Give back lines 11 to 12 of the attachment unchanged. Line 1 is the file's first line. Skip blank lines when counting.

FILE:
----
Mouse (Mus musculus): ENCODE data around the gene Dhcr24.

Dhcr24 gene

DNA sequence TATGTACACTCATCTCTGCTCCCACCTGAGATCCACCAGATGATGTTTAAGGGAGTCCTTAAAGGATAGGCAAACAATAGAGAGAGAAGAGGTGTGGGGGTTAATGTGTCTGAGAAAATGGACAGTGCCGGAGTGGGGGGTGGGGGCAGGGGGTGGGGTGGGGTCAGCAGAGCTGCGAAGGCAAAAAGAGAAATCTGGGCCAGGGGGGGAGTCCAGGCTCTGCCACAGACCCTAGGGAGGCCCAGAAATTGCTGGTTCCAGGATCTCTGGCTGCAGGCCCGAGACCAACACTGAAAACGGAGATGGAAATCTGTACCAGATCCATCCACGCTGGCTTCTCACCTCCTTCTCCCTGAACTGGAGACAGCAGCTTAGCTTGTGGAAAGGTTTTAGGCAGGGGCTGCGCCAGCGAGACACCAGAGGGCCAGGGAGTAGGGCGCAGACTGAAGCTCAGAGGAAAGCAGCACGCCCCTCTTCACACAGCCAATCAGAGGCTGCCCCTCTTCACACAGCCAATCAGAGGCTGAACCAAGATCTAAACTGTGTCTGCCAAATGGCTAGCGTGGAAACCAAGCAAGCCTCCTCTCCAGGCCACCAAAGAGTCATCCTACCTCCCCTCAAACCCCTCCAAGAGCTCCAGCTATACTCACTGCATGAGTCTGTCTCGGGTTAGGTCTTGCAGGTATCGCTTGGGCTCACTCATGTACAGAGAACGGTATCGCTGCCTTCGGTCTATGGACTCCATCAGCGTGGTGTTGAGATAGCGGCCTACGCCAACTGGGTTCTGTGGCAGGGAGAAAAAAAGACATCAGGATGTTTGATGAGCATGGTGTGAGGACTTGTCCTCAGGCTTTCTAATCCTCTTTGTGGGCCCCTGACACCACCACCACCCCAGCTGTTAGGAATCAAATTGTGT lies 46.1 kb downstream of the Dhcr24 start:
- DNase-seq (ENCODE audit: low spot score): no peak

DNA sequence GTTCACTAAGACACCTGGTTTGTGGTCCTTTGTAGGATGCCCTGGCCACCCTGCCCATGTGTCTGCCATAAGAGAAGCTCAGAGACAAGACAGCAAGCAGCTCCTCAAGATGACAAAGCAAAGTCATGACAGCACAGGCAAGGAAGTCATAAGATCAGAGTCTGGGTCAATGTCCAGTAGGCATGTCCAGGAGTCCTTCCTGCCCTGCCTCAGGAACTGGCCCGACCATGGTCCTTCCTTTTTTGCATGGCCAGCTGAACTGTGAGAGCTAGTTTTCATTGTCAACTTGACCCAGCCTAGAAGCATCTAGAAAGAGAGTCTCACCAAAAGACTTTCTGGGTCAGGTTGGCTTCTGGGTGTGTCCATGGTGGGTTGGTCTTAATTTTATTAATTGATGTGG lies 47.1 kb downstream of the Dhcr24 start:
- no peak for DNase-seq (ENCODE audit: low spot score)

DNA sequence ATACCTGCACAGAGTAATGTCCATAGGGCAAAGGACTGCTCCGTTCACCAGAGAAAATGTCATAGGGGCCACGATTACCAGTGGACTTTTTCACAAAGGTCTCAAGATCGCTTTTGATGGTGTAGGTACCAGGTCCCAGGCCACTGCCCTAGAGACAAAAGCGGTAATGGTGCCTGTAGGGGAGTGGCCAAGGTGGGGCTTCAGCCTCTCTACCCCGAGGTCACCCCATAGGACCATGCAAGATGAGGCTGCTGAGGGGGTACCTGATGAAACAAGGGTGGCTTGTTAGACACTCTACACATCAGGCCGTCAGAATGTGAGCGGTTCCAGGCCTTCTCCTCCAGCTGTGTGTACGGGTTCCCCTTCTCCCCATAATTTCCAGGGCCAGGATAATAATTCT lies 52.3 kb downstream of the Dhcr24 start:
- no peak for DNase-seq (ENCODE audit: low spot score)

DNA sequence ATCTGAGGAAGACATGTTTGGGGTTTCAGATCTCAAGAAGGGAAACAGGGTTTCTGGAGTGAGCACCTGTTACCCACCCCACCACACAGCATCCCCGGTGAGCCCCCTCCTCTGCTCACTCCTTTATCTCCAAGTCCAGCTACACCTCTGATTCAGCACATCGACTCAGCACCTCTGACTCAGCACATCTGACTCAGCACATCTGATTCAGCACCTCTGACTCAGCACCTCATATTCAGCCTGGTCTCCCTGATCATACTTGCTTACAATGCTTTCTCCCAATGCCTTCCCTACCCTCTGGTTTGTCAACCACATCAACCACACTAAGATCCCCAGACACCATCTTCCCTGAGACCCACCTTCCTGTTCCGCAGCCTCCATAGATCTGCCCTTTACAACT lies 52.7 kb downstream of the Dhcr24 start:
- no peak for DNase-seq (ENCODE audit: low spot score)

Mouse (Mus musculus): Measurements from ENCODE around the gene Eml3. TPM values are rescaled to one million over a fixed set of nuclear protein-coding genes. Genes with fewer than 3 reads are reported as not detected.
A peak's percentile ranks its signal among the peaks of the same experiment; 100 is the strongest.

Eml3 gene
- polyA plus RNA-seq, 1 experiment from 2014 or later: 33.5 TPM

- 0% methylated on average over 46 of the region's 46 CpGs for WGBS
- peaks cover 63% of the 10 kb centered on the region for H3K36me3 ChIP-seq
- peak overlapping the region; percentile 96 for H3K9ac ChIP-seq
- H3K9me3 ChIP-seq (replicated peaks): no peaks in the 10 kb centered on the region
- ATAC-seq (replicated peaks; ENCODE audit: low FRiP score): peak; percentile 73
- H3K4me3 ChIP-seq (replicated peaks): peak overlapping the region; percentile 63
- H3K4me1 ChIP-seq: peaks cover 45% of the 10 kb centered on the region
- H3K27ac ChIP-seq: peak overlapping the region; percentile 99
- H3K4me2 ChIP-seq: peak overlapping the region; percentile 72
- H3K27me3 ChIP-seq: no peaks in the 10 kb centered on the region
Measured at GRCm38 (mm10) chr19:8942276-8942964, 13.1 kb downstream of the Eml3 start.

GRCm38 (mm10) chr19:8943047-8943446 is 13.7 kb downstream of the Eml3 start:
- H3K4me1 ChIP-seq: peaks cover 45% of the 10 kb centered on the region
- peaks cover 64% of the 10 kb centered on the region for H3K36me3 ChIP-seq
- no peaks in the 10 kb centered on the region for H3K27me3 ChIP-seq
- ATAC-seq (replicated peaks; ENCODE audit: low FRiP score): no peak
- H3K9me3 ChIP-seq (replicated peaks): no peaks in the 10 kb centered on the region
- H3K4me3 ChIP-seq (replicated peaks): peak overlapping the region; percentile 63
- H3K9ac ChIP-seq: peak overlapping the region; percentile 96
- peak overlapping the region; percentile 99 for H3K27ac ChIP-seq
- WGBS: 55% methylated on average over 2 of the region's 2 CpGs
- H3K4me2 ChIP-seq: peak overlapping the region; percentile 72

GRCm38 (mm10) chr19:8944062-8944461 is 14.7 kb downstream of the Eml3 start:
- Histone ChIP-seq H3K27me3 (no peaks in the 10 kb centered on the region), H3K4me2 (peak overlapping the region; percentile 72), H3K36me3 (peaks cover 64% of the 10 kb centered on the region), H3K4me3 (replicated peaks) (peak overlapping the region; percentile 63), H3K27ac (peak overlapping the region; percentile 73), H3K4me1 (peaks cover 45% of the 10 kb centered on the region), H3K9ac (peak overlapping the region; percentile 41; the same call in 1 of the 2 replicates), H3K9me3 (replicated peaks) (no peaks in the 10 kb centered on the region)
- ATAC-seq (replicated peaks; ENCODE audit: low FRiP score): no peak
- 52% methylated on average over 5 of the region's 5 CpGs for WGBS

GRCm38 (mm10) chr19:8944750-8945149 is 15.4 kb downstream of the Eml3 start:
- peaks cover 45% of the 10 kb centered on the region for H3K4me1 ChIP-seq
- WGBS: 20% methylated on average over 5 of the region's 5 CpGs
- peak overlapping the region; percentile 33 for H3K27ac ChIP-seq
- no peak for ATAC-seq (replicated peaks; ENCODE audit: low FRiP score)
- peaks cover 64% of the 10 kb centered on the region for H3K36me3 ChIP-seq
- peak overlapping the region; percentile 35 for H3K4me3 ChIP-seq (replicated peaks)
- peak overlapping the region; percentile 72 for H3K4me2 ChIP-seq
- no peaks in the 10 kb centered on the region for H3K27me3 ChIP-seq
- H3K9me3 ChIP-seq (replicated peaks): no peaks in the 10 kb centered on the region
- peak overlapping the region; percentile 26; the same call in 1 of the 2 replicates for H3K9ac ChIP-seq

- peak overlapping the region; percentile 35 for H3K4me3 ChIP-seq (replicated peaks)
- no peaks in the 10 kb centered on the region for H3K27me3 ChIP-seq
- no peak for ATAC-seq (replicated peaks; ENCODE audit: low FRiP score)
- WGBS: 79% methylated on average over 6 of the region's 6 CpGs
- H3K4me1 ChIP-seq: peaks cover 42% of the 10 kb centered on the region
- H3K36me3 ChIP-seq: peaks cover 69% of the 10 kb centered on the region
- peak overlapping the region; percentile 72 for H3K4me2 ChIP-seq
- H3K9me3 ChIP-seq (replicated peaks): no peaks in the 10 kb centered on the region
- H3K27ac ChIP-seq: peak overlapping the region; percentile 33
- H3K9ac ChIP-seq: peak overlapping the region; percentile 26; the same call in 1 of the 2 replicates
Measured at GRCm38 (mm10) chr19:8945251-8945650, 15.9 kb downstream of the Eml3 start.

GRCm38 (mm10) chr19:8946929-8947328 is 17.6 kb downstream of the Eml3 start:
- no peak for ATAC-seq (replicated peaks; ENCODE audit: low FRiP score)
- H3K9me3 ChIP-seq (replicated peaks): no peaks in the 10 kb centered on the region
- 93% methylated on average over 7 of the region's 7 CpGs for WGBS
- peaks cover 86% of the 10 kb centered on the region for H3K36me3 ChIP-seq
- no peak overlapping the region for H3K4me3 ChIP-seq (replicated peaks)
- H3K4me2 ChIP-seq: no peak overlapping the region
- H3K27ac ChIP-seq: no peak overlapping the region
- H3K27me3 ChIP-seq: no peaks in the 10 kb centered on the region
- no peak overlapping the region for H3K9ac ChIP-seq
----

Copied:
Mouse (Mus musculus): Measurements from ENCODE around the gene Eml3. TPM values are rescaled to one million over a fixed set of nuclear protein-coding genes. Genes with fewer than 3 reads are reported as not detected.
A peak's percentile ranks its signal among the peaks of the same experiment; 100 is the strongest.